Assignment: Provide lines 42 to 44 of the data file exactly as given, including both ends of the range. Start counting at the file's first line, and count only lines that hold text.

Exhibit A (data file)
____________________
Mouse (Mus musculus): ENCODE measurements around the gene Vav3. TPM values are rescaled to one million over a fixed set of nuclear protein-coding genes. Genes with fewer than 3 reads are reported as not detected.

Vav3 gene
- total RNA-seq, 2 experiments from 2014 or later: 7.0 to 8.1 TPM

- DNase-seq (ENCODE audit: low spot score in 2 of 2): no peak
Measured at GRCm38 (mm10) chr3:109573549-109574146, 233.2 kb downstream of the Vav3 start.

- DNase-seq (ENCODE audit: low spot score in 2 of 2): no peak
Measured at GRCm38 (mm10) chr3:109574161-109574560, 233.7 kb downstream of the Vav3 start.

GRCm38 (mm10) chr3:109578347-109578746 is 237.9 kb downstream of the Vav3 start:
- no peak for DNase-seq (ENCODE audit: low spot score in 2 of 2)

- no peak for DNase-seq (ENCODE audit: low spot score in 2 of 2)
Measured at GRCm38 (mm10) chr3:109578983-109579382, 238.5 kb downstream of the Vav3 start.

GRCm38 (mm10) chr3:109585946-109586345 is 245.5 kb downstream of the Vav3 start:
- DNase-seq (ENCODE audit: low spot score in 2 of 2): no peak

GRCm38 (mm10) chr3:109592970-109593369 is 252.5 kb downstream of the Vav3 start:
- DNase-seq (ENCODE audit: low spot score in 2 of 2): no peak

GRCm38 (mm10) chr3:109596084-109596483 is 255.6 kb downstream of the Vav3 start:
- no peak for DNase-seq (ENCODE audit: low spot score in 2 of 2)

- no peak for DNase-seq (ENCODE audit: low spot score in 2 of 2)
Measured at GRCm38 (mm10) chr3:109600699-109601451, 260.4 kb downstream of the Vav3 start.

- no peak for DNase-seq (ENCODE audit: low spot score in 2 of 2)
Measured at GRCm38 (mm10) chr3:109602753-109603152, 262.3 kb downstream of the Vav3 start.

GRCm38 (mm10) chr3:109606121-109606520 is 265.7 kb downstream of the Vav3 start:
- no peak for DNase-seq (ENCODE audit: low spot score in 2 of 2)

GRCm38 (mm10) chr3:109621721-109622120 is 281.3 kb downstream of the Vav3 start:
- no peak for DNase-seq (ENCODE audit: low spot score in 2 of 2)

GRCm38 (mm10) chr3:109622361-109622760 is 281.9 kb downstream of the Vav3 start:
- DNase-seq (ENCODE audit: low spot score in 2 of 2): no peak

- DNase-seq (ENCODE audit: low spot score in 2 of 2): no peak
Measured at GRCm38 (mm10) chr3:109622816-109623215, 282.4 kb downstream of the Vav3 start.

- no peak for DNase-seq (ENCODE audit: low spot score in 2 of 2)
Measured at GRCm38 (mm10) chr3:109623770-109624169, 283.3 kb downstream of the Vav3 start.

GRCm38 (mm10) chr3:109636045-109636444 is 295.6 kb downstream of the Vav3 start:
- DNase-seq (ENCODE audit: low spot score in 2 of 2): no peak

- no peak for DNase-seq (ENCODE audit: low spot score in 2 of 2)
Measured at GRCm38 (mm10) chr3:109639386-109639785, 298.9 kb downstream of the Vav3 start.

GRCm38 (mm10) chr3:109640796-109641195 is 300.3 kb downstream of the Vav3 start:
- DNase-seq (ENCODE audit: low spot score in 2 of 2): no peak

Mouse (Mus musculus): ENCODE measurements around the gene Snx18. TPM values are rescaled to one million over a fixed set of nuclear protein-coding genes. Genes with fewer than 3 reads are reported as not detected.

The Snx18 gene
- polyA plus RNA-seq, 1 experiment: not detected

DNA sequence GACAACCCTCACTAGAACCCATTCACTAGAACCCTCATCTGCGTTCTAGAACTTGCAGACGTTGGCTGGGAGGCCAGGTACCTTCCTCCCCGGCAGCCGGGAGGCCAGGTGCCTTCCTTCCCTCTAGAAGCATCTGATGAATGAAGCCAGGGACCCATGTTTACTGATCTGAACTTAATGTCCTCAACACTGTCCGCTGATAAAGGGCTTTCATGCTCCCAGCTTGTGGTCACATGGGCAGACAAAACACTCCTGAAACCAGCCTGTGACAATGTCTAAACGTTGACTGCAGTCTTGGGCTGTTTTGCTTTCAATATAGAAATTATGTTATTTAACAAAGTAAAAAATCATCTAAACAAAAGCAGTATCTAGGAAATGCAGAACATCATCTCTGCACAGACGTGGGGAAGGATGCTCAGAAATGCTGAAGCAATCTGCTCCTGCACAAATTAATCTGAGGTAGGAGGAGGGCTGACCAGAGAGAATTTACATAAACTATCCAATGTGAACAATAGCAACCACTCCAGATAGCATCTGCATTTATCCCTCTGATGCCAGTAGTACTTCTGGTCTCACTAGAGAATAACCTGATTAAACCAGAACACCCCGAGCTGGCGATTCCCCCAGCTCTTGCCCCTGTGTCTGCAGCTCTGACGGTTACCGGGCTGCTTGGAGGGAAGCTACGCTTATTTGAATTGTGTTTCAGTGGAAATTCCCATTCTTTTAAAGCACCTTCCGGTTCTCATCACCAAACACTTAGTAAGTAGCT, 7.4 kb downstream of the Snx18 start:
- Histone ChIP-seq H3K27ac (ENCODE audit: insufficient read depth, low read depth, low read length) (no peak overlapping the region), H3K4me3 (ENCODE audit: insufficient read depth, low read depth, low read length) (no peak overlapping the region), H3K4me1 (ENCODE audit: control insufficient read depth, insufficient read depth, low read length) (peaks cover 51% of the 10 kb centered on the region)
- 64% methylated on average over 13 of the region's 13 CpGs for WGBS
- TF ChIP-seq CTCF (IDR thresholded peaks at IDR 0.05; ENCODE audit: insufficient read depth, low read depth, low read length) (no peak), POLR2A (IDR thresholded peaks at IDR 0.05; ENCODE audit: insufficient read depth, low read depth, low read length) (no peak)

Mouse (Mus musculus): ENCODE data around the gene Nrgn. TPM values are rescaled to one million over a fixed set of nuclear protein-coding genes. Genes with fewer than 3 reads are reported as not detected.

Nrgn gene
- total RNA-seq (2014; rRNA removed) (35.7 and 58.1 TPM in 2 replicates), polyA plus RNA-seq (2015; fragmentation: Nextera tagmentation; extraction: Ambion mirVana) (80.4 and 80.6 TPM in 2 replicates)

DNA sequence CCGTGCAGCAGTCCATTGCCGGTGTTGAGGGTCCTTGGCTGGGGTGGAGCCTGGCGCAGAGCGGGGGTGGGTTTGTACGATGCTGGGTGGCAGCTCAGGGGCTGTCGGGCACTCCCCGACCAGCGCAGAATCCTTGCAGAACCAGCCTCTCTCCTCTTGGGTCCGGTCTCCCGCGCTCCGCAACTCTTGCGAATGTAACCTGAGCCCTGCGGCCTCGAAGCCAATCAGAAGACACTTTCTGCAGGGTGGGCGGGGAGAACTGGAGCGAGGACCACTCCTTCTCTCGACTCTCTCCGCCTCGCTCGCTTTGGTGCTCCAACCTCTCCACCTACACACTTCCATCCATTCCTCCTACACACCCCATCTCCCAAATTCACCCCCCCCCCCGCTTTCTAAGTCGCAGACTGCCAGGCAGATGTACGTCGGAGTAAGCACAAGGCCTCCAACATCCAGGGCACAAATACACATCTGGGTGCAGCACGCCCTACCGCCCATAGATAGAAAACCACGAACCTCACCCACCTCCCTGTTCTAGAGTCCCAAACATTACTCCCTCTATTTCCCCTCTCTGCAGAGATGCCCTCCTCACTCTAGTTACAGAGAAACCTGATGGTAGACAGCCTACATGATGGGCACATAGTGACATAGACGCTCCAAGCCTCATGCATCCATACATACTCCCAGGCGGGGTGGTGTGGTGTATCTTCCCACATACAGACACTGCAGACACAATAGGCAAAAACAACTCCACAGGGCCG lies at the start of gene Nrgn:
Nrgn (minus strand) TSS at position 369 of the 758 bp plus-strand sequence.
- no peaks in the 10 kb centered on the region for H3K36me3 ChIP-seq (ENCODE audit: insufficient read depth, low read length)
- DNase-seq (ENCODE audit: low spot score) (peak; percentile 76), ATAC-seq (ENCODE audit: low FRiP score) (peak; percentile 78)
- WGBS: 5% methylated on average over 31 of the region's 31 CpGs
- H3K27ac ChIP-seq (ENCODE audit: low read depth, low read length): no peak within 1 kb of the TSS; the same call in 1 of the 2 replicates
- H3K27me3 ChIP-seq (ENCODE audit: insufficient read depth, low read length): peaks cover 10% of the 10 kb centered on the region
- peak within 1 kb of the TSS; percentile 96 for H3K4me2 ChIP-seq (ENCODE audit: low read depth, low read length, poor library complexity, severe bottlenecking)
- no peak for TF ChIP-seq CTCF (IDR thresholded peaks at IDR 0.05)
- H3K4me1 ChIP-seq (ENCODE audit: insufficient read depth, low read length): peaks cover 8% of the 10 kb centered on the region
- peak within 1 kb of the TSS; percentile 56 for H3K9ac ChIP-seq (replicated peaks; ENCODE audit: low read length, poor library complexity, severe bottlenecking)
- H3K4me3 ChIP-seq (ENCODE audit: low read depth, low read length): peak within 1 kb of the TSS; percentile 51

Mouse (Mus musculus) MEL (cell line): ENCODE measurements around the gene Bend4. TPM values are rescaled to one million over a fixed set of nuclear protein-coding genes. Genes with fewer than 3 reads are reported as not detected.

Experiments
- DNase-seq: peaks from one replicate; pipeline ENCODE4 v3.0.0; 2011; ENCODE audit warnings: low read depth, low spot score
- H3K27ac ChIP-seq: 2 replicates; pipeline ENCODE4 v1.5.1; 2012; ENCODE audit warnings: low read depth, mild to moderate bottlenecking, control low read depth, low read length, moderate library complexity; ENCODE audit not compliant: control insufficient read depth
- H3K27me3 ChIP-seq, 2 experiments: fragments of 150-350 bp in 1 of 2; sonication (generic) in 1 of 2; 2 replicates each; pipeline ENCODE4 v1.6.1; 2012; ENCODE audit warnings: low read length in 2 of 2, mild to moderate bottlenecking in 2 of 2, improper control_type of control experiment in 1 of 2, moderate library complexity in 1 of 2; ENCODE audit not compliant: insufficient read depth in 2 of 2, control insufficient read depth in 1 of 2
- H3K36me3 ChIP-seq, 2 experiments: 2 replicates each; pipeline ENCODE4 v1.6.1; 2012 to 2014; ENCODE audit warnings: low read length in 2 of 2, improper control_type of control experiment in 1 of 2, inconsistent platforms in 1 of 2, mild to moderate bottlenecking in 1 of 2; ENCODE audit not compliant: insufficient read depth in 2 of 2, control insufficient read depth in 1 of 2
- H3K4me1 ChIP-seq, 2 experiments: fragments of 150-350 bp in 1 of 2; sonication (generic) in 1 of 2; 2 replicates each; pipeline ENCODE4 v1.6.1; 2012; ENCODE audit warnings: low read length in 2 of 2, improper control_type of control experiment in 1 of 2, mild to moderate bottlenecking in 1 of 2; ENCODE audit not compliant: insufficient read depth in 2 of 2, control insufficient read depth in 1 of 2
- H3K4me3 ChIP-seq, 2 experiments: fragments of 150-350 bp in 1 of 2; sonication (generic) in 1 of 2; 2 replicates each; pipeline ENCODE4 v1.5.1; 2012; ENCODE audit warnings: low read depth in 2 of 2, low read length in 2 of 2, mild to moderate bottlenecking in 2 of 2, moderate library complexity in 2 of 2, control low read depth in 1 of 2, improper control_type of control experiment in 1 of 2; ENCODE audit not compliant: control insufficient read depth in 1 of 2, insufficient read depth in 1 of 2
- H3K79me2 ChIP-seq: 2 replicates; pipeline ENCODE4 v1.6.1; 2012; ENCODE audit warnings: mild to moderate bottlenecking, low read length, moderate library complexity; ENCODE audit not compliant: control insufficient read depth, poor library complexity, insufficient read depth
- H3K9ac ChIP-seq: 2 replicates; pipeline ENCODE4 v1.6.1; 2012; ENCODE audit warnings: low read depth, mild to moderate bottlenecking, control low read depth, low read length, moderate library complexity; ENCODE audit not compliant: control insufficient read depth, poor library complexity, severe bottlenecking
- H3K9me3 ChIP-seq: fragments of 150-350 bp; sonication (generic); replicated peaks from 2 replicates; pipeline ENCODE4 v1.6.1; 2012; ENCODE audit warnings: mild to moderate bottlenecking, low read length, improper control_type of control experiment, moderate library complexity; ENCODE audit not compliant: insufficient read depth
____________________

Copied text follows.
- Histone ChIP-seq H3K27ac (ENCODE audit: insufficient read depth, low read depth, low read length) (no peak overlapping the region), H3K4me3 (ENCODE audit: insufficient read depth, low read depth, low read length) (no peak overlapping the region), H3K4me1 (ENCODE audit: control insufficient read depth, insufficient read depth, low read length) (peaks cover 51% of the 10 kb centered on the region)
- 64% methylated on average over 13 of the region's 13 CpGs for WGBS
- TF ChIP-seq CTCF (IDR thresholded peaks at IDR 0.05; ENCODE audit: insufficient read depth, low read depth, low read length) (no peak), POLR2A (IDR thresholded peaks at IDR 0.05; ENCODE audit: insufficient read depth, low read depth, low read length) (no peak)